Do you find yourself in the predicament of consistently hitting the gym? Are you eating healthy but still not seeing the results you want? The factors that may be hindering your progress are not always clear. Here are 5 small, yet significant, lifestyle factors that could be ruining your fat-loss and muscle-building efforts.
You hit the gym daily and eat as healthy as you can. But for whatever reason you’re still struggling to lose fat and build muscle. Nothing is more frustrating than not seeing results from your efforts.
What may be impeding your progress is not always readily apparent. Perhaps you frequently hit the bar and drink over the weekends. That’s bad, but not for the reasons typically spouted at you. Maybe you’ve been going to bed too late and getting up too early. This is also quite bad for physique purposes. What are the things getting in the way of your goals?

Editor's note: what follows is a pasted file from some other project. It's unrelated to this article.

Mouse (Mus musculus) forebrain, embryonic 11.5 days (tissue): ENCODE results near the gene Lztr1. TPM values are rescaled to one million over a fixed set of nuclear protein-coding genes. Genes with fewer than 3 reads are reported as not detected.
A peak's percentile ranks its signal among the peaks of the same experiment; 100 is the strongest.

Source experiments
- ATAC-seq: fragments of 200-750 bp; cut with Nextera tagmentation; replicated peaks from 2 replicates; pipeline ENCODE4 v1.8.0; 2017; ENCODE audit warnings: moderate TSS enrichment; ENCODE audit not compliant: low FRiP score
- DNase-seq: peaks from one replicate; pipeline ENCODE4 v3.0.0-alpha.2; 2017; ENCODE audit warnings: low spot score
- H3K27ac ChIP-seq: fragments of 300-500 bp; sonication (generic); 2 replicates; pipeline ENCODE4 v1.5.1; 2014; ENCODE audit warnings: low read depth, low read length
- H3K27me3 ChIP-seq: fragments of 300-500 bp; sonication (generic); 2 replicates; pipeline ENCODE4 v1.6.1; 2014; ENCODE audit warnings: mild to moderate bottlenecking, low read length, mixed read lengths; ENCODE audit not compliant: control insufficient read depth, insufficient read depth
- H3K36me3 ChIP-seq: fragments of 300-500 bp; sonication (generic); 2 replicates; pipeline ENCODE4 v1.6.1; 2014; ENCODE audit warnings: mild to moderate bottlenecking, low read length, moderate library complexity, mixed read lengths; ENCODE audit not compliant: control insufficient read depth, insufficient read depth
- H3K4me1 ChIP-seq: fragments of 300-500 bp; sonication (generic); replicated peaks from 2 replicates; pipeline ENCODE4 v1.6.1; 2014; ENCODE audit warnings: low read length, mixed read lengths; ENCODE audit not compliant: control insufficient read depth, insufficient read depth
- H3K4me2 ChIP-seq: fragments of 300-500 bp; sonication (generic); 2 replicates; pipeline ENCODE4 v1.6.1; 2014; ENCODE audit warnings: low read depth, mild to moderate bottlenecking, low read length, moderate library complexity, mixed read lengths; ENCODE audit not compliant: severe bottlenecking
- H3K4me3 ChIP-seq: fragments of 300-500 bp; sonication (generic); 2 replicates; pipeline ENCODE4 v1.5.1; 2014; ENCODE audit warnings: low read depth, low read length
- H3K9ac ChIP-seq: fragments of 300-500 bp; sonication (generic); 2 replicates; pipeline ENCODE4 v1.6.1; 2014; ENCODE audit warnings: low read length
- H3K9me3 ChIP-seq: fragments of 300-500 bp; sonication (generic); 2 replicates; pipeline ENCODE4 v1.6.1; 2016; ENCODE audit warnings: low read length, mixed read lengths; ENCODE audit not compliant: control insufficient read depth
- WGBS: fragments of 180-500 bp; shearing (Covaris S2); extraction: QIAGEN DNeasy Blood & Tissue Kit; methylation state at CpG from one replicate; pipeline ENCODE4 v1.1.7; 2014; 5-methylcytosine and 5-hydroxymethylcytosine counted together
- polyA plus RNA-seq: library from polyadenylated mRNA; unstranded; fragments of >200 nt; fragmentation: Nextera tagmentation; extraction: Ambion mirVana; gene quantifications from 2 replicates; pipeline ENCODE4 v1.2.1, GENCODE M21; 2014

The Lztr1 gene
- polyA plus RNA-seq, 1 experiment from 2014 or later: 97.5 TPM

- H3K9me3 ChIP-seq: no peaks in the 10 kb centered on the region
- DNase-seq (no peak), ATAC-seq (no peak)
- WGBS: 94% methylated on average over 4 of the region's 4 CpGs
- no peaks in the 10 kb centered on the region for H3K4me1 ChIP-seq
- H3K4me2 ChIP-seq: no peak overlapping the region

Not Exercising Intensely (Or Enough)
Naturally, exercise plays a large role in the equation to reduce body-fat and build muscle. But not just any type of exercise. High-intensity exercise that pushes you to your anaerobic threshold has been shown to be most effective for fat loss and muscle development.
Muscle growth is fundamentally a two-step process. First, you need to damage the muscle and give your body a reason to put some effort into growing the muscles. This is where weight training and high-intensity exercise shine. Second, you need to provide rest and nutrients to those muscles so that they can recover.
Furthermore, this recovery process can take upwards of 48-72 hours. This depends, of course, on the intensity of the exercise.1 Fat loss ultimately comes from having a greater expenditure of calories than you consume, over a consistent period of time. The beauty of high-intensity exercise is that helps build muscle. This in turn increases your metabolic rate. It also increases post-exercise oxygen uptake, so you burn more calories at rest.2